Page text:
Marlboro County School Board considers bond referendum, needs community support

MARLBORO COUNTY, SC (WBTW) – Marlboro County’s school board met for the first time Monday since placing Superintendent Dr. Helena Tillar on administrative leave.

The school board meeting started with a debate about whether the meeting itself was legal. Board member Nan Fleming said the meeting was illegal because it was not properly advertised. Six members voted to continue the meeting. Fleming voted against continuing the meeting. Two others did not vote.

Then board member Barbara Ohanesian went line by line revising grammar and correctness in the minutes from three previous meetings. The board voted five to three to make revisions on the minutes. Fleming did not vote. She later said publicly addressing revisions on 25 pages of minutes was inappropriate.

Six disappointed people from the community asked the board to make the students a priority since there is a division among members.

Chamber of Commerce President Brittany Jones told the board businesses feel the impacts of the board’s decisions.

“With the school district being the second highest employer in the county, we have teachers that have decided to leave the school district because of the things that have been going on for the last couple of months,” explained Jones. “You also have businesses that feel like they don’t know if they want to continue.”

After hearing from the public, the board turned to fixing the district’s schools. Bond consultants said the district could borrow up to $4,000,000 per year with bonds, but they said taxes may have to go up. Mike Gallagher, Director at Compass Municipal Advisors, explained the importance of community support while considering a bond referendum.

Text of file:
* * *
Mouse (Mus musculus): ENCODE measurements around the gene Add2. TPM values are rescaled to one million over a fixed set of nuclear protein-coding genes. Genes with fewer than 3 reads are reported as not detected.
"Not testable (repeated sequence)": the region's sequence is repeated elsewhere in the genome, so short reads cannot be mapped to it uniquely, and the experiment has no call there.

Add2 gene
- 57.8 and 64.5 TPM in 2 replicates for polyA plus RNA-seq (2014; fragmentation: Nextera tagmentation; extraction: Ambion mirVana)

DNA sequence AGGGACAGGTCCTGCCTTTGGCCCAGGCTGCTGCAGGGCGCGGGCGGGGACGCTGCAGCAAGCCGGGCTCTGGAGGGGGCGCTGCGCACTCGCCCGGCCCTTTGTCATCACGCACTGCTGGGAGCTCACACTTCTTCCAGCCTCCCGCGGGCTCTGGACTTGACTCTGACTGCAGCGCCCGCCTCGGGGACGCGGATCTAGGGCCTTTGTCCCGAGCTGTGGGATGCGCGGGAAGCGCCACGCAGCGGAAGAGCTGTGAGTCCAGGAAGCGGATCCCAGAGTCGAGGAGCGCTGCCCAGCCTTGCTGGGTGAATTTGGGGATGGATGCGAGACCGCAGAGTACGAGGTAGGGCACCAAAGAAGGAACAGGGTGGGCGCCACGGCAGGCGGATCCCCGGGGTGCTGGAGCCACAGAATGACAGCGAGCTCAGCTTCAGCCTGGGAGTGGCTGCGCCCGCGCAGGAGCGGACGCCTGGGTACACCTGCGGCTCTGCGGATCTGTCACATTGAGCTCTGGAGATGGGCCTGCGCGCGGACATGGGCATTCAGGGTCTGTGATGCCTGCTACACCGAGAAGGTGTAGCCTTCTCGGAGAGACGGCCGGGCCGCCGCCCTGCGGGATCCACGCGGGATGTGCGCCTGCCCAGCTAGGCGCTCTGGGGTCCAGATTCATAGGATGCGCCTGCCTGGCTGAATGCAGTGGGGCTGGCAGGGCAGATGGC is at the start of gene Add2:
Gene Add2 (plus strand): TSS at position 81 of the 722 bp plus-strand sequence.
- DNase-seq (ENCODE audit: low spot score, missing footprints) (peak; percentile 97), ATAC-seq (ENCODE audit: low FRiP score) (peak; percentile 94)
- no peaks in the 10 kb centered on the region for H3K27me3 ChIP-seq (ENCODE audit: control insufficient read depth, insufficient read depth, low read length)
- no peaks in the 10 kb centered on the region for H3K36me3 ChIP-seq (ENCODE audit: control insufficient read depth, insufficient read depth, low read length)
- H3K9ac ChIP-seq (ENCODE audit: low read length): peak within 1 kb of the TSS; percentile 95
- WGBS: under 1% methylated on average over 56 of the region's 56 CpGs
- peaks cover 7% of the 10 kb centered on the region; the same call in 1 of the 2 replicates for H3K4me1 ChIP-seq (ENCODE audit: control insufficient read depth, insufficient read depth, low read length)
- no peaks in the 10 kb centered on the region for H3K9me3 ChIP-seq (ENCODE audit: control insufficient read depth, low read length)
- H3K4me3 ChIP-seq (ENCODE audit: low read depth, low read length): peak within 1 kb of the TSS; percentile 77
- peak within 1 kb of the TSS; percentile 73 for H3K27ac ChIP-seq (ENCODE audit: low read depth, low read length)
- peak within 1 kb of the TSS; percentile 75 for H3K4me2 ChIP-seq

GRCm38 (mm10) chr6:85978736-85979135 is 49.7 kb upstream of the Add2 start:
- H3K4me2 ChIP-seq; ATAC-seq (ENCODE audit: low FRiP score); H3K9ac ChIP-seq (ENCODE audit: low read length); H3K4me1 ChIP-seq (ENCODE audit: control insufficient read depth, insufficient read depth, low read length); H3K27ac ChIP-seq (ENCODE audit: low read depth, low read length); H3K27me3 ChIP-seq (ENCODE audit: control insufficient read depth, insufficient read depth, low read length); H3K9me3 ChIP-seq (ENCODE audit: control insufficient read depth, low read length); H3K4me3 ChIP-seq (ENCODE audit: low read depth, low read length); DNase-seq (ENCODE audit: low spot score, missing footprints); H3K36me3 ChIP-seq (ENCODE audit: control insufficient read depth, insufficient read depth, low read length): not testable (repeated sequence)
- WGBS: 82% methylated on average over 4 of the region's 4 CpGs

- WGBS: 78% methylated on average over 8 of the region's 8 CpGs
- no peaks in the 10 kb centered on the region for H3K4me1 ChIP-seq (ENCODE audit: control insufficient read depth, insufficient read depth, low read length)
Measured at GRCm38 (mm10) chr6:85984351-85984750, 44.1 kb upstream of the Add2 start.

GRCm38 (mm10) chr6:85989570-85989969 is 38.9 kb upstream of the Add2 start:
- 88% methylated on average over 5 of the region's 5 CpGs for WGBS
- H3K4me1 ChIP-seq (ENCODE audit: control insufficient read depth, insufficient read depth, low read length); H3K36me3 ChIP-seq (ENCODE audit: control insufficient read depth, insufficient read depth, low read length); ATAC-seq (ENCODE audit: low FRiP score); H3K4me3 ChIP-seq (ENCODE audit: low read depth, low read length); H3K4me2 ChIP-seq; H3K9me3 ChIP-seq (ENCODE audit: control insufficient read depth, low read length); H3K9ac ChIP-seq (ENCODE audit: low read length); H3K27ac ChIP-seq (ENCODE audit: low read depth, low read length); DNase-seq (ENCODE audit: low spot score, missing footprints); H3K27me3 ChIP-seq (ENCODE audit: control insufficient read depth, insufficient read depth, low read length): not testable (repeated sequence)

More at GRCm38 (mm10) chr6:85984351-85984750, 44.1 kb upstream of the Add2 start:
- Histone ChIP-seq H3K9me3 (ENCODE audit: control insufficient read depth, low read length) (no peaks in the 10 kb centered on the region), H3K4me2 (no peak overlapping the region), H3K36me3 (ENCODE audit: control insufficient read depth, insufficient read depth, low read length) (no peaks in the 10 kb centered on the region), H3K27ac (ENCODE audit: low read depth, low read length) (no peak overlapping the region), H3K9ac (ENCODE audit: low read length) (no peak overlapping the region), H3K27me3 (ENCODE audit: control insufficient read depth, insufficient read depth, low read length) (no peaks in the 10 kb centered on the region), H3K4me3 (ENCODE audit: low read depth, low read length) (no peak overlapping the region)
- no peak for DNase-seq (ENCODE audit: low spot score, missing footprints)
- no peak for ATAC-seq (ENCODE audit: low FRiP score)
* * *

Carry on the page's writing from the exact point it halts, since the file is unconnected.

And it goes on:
Chair Lucy Parsons suggests repairing older schools to get community support.

“If we’re not maintaining what we have, why would they think we would do it on a new building?” asked Parsons.

Board member Janice Bright believes the community will support a bond even if that means taxes will increase.

“We have to do something to get the money from somewhere to move forward with the progression of these schools,” said Bright.

The board didn’t make any final decisions about fixing the schools. It voted to have a workshop meeting to talk more about its options.

Other business:

  • The board approved five to one (three members did not vote) the $32,938,612 budget. Wesley Park, Marlboro County Schools Chief Financial Officer says the millage rate will not change.
  • The board approved eight to zero (one member did not vote) an issuance of an annual $1.7 million dollar bond. Frannie Heizer from the McNair Firm says the $500,000 will go to maintenance.
  • Interim Superintendent Dr. John Lane will present a plan to repair all schools in the district at the next board meeting.